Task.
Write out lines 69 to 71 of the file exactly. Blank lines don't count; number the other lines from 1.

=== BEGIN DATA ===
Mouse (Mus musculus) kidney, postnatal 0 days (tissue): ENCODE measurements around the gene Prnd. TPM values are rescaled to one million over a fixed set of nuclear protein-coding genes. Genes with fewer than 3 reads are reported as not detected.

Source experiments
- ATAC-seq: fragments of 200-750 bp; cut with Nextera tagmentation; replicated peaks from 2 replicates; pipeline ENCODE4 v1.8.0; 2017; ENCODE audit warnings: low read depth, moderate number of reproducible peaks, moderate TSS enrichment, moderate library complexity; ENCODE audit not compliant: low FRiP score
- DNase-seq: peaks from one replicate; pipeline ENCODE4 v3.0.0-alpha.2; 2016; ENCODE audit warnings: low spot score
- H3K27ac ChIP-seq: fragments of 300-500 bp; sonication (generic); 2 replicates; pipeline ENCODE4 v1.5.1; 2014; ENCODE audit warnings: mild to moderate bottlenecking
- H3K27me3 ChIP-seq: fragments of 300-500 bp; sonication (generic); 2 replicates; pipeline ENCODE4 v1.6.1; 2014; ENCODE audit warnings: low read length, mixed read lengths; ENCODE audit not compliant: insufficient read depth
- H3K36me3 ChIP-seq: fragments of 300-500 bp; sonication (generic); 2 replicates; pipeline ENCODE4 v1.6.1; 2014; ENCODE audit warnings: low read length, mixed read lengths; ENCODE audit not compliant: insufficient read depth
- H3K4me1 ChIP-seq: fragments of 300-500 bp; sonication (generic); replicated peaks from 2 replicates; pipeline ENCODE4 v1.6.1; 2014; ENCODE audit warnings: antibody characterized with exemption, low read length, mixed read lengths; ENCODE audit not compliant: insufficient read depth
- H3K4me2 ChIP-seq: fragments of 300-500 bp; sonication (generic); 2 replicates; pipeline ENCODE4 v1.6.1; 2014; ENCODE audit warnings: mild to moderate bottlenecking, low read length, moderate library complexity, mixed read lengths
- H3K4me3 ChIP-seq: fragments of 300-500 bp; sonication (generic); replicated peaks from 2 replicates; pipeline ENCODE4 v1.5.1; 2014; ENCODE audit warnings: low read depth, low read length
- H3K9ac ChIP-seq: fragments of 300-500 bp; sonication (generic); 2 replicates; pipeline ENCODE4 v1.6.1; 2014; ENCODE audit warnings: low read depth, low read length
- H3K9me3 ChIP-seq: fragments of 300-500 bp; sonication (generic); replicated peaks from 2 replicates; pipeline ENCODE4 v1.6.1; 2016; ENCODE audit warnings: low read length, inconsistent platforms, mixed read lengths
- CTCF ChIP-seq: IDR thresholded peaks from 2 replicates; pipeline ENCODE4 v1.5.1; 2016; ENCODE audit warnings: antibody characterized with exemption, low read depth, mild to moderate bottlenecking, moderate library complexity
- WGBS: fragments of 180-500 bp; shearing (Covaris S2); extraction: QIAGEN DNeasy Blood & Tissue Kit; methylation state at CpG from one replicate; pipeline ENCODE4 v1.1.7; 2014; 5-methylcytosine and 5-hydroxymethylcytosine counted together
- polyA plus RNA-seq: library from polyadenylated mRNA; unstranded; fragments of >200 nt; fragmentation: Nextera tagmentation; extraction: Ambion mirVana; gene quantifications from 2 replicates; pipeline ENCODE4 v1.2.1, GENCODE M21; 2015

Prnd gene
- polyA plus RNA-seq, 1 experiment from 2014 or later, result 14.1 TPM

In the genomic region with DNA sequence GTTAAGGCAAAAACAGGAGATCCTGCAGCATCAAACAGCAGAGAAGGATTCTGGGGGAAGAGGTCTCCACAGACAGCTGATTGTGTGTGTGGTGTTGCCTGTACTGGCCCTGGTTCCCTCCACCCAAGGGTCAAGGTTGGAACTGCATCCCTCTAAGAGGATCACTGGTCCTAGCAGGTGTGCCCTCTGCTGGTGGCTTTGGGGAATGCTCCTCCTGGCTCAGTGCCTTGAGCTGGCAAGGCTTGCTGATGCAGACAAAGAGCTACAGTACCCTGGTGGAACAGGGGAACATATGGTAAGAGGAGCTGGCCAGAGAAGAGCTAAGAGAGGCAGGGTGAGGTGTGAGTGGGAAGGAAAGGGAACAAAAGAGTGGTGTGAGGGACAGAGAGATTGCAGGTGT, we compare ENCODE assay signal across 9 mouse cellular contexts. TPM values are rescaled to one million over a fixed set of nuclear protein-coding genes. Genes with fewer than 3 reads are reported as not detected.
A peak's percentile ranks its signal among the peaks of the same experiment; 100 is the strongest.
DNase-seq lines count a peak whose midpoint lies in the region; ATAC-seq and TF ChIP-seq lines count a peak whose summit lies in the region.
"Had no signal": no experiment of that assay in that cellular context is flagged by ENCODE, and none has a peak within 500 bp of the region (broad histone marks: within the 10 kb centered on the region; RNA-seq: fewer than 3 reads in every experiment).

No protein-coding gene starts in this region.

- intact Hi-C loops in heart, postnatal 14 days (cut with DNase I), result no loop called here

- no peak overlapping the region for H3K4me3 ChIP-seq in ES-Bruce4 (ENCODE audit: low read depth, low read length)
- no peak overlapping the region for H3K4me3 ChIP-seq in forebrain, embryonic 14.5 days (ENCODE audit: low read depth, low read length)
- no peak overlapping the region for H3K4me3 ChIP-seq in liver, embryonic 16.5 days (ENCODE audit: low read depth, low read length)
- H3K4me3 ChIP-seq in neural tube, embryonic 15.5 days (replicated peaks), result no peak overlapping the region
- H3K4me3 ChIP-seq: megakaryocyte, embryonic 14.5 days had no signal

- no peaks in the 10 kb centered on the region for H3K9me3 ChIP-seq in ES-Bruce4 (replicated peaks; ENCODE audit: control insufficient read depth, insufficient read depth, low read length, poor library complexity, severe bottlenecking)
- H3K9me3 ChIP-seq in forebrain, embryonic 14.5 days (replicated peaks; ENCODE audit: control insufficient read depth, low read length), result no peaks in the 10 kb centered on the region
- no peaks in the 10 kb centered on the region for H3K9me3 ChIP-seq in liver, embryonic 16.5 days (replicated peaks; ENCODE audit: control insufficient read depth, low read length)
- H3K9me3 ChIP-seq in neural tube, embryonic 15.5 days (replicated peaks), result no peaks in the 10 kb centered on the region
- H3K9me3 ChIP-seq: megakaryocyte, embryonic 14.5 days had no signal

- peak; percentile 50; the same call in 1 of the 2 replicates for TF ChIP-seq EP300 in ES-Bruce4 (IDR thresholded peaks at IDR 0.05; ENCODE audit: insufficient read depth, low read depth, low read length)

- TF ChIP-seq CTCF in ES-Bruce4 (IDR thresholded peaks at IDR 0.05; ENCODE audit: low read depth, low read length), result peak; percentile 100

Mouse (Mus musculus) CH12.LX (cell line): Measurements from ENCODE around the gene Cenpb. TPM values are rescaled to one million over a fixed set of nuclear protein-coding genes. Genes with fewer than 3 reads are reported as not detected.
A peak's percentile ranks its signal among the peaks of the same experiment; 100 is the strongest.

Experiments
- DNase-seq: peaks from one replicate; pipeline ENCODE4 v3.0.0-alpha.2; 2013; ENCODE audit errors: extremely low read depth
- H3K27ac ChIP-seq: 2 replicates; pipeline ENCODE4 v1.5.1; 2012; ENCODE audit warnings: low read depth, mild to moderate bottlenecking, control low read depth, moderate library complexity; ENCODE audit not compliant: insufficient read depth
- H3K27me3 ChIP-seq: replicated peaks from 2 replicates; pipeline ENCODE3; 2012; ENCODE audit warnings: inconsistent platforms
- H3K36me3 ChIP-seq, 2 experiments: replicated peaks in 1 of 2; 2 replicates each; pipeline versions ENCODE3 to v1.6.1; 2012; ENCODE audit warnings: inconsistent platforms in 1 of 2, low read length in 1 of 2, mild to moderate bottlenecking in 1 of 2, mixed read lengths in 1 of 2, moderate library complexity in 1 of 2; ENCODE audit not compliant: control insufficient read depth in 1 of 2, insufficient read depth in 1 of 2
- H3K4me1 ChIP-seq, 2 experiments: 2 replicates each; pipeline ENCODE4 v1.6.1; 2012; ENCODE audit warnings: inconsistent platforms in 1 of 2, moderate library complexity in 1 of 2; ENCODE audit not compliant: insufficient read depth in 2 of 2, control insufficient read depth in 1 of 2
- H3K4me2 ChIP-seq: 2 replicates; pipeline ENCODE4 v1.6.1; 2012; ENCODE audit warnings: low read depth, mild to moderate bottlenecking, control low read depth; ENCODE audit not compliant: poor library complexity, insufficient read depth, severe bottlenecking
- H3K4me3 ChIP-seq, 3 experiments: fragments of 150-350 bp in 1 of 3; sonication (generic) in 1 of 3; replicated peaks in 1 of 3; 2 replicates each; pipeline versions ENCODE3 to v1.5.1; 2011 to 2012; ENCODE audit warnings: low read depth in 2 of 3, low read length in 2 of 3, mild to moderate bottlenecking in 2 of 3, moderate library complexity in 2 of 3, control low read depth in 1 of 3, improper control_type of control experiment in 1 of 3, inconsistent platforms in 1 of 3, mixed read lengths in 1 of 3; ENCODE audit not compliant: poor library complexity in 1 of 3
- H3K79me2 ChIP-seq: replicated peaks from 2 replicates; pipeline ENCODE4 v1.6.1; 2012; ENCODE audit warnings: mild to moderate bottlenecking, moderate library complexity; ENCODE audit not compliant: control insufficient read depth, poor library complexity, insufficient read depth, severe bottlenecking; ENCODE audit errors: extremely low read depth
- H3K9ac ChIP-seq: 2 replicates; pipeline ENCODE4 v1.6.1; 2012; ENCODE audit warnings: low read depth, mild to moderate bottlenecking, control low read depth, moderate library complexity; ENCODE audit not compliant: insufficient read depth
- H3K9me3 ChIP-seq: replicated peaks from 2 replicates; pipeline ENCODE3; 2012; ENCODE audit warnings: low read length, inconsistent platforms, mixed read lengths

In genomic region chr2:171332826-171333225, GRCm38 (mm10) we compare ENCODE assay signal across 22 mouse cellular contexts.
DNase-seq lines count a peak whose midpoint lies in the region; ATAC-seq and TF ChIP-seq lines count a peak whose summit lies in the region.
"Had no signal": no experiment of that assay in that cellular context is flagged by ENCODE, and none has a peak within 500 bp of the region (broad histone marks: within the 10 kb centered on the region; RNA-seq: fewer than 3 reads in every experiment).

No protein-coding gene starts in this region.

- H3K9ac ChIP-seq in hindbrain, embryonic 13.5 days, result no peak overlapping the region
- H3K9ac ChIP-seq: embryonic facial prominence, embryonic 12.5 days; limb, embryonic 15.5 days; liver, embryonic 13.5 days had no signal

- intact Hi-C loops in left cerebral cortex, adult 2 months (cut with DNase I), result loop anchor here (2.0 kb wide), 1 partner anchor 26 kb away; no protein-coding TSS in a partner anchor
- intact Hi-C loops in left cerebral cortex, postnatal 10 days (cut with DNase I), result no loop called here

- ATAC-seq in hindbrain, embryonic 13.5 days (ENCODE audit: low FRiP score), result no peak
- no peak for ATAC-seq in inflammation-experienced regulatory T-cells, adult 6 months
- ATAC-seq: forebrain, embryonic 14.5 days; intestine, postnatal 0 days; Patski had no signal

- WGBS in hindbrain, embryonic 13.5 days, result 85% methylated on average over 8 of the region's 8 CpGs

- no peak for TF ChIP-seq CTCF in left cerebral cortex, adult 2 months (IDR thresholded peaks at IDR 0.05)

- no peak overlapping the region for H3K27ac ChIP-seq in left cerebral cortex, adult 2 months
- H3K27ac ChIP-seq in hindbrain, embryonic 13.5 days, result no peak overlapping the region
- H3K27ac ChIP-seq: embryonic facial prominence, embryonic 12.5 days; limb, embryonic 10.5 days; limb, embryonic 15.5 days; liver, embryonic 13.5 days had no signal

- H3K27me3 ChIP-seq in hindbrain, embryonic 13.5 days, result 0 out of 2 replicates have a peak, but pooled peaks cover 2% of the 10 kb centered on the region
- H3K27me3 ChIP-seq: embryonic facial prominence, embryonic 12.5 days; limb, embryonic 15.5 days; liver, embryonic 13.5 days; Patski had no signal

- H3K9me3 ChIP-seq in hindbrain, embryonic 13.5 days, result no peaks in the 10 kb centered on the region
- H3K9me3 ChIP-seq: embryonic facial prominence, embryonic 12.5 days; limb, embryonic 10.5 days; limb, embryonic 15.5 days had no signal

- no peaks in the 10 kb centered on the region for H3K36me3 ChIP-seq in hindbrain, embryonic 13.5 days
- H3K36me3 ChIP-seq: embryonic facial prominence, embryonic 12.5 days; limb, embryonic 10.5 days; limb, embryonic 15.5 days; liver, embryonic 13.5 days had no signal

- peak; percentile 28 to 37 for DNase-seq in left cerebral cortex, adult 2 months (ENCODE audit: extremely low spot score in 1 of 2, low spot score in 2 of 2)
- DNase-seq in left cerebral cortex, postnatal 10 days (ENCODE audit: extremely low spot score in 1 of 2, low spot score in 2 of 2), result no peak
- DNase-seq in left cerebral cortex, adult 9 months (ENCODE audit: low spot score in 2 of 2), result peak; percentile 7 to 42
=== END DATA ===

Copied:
- no peaks in the 10 kb centered on the region for H3K36me3 ChIP-seq in hindbrain, embryonic 13.5 days
- H3K36me3 ChIP-seq: embryonic facial prominence, embryonic 12.5 days; limb, embryonic 10.5 days; limb, embryonic 15.5 days; liver, embryonic 13.5 days had no signal

- peak; percentile 28 to 37 for DNase-seq in left cerebral cortex, adult 2 months (ENCODE audit: extremely low spot score in 1 of 2, low spot score in 2 of 2)